Litecoin founder Charlie Lee says Taiwan should establish an official digital coin directly tied to its currency. A lawmaker says it would save overseas investors money and hassle on making currency conversions.
But their ideas are not the only ones. A proposal in Taiwan for an official coin faces opposition from people who believe crypto should stay decentralized.
Linking cryptocurrency to official units such as the new Taiwan dollar can make them more easily convertible, ideal for trade rather than just speculation, Lee told Business Next. Sweden, Israel and Russia, and others, have backed national digital currencies.
Tether’s USDT, a cryptocurrency coin linked one-to-one to the U.S. dollar, he notes, can do this function.
Skeptics of a government-backed coin believe it would violate the decentralization principle of digital currencies.
Taiwan opposition party legislator Jason Hsu also advocates issuing a “Taiwan Dollar Digital Coin” primarily for financing cross-border trade.
Taiwan’s manufacturing industry spends a lot on U.S. dollar-to-Taiwan dollar conversions, which the digital coin could do, Hsu says in the same Business Next article. The digital coin could do this transaction, he said, and blockchain could potentially replace the letter of credit.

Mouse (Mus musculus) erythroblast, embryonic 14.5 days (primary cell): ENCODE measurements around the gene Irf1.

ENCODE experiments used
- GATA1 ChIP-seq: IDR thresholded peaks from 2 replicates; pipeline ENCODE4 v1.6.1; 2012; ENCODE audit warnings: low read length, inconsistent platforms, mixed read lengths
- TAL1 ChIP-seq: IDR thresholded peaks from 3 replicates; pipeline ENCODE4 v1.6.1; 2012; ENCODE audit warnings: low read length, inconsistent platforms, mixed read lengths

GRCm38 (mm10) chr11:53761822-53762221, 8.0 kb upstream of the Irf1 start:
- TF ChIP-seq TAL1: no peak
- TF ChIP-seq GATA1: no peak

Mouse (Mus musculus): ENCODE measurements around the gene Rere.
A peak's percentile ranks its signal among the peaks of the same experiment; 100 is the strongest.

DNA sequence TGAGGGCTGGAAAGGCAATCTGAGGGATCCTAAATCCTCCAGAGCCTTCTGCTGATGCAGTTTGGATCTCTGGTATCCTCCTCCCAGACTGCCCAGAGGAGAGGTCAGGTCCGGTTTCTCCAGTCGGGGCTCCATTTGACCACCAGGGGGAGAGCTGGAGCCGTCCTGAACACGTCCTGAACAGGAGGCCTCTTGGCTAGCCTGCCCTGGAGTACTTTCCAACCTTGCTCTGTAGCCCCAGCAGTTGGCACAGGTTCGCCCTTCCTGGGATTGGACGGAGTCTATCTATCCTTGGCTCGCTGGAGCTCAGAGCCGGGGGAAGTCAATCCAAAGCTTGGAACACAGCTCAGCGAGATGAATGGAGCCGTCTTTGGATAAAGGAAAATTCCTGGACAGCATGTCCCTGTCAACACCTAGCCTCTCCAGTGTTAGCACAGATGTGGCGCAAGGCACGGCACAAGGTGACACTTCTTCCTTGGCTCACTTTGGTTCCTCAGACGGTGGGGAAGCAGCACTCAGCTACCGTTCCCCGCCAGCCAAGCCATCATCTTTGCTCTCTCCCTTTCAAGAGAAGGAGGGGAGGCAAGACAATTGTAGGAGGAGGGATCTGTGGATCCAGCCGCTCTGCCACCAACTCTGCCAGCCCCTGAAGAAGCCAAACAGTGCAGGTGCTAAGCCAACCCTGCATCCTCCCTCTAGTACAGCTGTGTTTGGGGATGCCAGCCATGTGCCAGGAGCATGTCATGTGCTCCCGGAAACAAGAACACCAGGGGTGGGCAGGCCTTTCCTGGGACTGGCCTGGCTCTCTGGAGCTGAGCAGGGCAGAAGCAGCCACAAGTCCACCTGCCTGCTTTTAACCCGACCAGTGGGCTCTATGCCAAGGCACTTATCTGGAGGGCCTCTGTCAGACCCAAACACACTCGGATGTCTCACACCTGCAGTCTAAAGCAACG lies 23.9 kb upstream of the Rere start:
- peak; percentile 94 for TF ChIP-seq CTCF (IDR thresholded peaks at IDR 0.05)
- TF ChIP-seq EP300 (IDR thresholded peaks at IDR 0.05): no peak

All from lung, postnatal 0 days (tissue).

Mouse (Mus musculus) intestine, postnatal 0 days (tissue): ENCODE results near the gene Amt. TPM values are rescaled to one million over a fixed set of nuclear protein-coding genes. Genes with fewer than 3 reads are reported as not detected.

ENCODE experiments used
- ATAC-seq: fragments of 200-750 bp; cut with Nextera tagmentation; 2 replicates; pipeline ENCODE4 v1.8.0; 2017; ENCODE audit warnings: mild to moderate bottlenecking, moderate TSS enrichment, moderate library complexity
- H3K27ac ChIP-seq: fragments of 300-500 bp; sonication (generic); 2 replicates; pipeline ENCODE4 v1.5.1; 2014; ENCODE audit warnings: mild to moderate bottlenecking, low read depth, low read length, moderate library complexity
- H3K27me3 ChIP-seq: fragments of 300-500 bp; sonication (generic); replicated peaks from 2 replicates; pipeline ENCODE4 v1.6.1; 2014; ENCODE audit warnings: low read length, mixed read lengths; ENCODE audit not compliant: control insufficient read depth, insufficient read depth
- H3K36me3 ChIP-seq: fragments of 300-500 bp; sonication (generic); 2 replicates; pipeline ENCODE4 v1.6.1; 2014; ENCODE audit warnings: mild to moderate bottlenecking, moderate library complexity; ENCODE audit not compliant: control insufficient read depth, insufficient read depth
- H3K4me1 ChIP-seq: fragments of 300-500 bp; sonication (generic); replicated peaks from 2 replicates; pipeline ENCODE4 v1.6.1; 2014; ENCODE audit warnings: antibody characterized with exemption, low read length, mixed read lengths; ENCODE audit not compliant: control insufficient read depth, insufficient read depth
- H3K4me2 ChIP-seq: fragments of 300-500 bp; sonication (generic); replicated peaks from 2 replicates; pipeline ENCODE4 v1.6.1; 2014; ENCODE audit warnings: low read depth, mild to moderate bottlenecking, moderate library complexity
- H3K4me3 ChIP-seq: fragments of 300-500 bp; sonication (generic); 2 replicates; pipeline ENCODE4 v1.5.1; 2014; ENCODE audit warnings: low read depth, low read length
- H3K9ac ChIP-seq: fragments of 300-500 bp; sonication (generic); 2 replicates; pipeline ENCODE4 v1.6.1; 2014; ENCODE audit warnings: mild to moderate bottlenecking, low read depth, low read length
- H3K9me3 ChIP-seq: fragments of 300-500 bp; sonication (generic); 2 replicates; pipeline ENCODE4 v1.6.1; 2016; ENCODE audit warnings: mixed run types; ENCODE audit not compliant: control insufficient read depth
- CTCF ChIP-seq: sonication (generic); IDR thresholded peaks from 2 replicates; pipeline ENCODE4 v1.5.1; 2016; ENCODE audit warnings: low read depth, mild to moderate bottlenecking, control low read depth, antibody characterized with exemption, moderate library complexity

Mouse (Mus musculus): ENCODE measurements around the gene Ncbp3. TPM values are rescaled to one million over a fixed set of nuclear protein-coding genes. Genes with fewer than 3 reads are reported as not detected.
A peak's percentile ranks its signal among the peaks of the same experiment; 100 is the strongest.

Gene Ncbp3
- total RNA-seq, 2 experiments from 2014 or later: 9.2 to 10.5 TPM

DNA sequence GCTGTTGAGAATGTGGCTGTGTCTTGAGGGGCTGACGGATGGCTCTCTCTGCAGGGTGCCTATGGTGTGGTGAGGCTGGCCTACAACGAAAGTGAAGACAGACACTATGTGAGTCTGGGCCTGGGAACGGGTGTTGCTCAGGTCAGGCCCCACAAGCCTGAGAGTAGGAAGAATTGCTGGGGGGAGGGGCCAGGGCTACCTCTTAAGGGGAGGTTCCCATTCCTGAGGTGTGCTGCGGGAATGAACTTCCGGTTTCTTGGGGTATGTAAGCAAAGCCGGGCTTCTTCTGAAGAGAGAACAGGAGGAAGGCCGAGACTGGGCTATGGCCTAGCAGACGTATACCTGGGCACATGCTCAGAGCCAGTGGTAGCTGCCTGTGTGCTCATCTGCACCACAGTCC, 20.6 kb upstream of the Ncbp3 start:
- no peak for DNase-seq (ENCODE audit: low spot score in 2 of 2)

Taiwanese investors with overseas income should try for a way to avoid exchange rate volatility, he said.
A role for blockchain
But the establishment of an official currency requires agreement on technical matters such as building a blockchain or distributing the coin on an existing blockchain.
The public blockchain should offer enough security if provided with enough people to mine the currency, said Lee, whose started the world’s sixth biggest crypto unit. He says it’s not cost-effective to pay for mining a Taiwan currency due to the risks.
A government-supported blockchain in Taiwan could expand the sector as a whole and let crypto traders capitalize upon advantages over neighboring China, Lee said.
Lee worked before as an engineer for the San Francisco-based digital currency trading platform Coinbase. He remembers how Coinbase had trouble opening a local currency bank account in Taiwan and rejections by local banks.
Unclear regulations coupled with the “conservative attitude” by local banks made it difficult for Coinbase to establish operations, Lee said.
The lawmaker says a developed blockchain sector can bring tourists to industry summits.
He cites the Swiss city of Zug as an example. More than 200 blockchain organizations are registered in the area, bringing industry events that translate to tourism revenue.
Taiwan has potential, Jason Hsu said, as at least three blockchain companies contact him every week with an interest in expanding in Taiwan. He agreed that unclear regulations have prevented them from coming to Taiwan, leading some of those companies to other markets.